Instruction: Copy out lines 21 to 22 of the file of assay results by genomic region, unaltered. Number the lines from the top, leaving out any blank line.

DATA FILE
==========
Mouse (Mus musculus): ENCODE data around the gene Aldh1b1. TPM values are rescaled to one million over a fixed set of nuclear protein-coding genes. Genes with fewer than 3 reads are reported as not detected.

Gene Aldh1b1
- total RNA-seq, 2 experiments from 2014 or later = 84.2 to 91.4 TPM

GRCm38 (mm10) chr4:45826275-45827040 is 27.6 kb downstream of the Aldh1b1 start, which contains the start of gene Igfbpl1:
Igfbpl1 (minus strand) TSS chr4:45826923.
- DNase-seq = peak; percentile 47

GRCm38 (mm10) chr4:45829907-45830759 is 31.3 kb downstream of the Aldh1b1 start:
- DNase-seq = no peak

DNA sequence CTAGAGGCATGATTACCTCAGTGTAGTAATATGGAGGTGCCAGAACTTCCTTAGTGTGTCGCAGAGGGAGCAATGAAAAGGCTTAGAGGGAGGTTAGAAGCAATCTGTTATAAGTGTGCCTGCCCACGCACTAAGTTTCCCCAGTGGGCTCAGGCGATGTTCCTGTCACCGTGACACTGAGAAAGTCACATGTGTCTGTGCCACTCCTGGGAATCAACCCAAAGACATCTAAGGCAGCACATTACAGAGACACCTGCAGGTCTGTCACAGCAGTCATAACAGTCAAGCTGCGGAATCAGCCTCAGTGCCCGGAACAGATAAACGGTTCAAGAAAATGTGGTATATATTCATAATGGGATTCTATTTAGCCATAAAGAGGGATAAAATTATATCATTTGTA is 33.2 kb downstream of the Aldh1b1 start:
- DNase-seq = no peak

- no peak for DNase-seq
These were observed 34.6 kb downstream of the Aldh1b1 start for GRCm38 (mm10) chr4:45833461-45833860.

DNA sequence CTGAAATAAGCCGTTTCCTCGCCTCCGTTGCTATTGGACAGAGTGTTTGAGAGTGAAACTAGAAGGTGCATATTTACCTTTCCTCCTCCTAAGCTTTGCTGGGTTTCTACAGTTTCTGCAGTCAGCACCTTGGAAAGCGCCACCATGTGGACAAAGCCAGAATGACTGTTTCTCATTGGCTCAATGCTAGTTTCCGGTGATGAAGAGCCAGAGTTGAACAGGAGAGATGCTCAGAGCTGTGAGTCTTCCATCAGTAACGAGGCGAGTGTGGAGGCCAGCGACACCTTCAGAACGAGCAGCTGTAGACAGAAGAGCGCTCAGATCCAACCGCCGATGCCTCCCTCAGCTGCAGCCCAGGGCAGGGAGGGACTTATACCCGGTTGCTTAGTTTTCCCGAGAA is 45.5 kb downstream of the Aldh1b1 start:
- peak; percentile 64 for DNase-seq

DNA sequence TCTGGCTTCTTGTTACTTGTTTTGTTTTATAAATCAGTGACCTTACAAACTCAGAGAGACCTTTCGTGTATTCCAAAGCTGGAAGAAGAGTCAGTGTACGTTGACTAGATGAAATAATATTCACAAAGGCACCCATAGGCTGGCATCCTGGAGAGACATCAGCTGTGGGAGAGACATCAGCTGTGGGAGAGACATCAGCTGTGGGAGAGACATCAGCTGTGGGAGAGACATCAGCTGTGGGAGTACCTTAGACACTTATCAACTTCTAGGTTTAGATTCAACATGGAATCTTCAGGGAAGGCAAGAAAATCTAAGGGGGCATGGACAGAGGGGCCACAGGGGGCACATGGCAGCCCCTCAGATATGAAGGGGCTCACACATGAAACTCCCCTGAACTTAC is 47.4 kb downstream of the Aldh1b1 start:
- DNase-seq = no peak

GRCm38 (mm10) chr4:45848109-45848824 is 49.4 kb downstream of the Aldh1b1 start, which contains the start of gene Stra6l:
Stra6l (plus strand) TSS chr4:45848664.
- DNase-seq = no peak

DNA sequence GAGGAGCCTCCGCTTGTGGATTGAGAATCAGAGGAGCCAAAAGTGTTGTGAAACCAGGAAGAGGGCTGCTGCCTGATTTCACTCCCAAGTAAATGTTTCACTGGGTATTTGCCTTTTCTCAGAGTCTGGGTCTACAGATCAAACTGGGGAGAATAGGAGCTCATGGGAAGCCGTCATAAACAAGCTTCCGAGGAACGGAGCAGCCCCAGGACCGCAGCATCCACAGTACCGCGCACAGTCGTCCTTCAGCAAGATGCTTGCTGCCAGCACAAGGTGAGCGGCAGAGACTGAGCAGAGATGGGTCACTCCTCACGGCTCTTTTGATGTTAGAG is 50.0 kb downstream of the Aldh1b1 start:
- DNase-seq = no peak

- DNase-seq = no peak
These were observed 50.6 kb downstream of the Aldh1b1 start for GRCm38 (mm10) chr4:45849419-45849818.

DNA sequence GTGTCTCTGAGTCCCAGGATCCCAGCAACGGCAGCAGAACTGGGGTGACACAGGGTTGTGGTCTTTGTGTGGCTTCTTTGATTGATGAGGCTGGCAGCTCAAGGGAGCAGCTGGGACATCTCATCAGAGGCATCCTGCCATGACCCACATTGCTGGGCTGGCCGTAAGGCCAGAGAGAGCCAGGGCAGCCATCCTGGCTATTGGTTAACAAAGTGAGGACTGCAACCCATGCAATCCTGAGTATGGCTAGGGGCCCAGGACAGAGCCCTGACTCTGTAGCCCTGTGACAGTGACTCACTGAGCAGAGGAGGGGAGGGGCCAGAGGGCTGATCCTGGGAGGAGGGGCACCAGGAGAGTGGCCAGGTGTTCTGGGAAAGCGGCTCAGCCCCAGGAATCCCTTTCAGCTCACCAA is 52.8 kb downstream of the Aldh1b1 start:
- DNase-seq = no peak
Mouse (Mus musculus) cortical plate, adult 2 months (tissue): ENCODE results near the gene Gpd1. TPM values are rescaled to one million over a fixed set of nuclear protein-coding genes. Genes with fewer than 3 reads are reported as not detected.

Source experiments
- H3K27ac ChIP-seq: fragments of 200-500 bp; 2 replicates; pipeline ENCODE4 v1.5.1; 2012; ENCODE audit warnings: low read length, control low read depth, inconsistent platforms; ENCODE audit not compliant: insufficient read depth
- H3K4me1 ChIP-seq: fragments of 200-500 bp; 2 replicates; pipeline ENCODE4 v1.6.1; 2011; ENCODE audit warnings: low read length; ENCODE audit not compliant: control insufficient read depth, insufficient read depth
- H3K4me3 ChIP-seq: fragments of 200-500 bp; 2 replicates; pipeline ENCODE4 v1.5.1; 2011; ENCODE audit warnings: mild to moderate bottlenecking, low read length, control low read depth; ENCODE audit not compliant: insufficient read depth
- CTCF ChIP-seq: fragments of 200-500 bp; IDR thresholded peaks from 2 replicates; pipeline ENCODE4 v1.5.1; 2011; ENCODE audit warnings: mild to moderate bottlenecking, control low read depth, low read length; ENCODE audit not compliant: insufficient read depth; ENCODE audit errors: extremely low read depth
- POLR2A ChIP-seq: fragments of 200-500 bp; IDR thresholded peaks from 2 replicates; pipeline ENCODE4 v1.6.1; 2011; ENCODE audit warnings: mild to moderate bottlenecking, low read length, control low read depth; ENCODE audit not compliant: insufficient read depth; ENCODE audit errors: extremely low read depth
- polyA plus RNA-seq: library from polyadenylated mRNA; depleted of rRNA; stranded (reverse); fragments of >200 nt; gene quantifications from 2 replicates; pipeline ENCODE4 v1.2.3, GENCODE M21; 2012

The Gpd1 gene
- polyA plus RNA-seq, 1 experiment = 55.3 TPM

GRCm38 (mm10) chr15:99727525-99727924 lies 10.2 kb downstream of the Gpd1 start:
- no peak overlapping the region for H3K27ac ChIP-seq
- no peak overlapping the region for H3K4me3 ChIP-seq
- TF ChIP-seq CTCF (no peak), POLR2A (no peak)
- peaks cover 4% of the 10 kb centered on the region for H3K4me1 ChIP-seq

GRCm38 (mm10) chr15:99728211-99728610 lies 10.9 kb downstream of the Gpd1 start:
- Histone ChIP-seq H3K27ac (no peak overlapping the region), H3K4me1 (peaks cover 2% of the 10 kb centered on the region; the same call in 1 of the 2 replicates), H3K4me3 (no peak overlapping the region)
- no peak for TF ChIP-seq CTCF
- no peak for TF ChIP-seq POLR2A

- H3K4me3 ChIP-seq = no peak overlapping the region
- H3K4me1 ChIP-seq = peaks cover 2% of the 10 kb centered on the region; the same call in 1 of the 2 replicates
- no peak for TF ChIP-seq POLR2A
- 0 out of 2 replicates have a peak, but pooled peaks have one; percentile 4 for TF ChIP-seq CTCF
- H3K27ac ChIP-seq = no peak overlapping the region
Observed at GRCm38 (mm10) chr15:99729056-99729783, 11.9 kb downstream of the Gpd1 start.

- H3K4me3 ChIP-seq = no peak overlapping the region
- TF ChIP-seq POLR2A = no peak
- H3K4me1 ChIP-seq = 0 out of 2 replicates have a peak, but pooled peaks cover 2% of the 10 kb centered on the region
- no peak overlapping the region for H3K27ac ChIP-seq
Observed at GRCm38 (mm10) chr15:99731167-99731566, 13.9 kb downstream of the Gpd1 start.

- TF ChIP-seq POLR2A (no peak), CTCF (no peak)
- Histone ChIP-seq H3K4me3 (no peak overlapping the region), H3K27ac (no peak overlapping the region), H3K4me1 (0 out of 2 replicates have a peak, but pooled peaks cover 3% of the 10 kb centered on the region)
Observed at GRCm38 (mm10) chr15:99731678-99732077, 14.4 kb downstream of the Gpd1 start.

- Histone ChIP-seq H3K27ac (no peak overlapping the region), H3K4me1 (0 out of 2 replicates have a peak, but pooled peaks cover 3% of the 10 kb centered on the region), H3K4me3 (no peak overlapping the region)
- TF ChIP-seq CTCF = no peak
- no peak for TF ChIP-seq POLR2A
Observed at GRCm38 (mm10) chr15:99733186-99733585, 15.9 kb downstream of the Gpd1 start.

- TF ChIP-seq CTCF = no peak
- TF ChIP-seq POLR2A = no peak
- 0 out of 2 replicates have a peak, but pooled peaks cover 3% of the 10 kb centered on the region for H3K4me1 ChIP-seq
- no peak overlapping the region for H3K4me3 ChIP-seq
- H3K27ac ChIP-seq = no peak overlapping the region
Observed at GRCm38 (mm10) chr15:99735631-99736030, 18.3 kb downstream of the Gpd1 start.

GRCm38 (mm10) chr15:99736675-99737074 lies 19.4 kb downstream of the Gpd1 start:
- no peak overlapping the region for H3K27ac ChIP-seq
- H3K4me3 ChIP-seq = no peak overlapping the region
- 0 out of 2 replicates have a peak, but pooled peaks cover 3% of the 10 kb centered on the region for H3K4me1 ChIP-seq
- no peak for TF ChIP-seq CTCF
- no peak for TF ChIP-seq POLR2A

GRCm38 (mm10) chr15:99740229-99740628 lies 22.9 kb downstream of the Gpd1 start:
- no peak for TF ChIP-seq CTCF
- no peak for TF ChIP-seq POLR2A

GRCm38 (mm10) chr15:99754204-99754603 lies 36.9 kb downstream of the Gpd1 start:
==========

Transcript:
- DNase-seq = no peak

- DNase-seq = no peak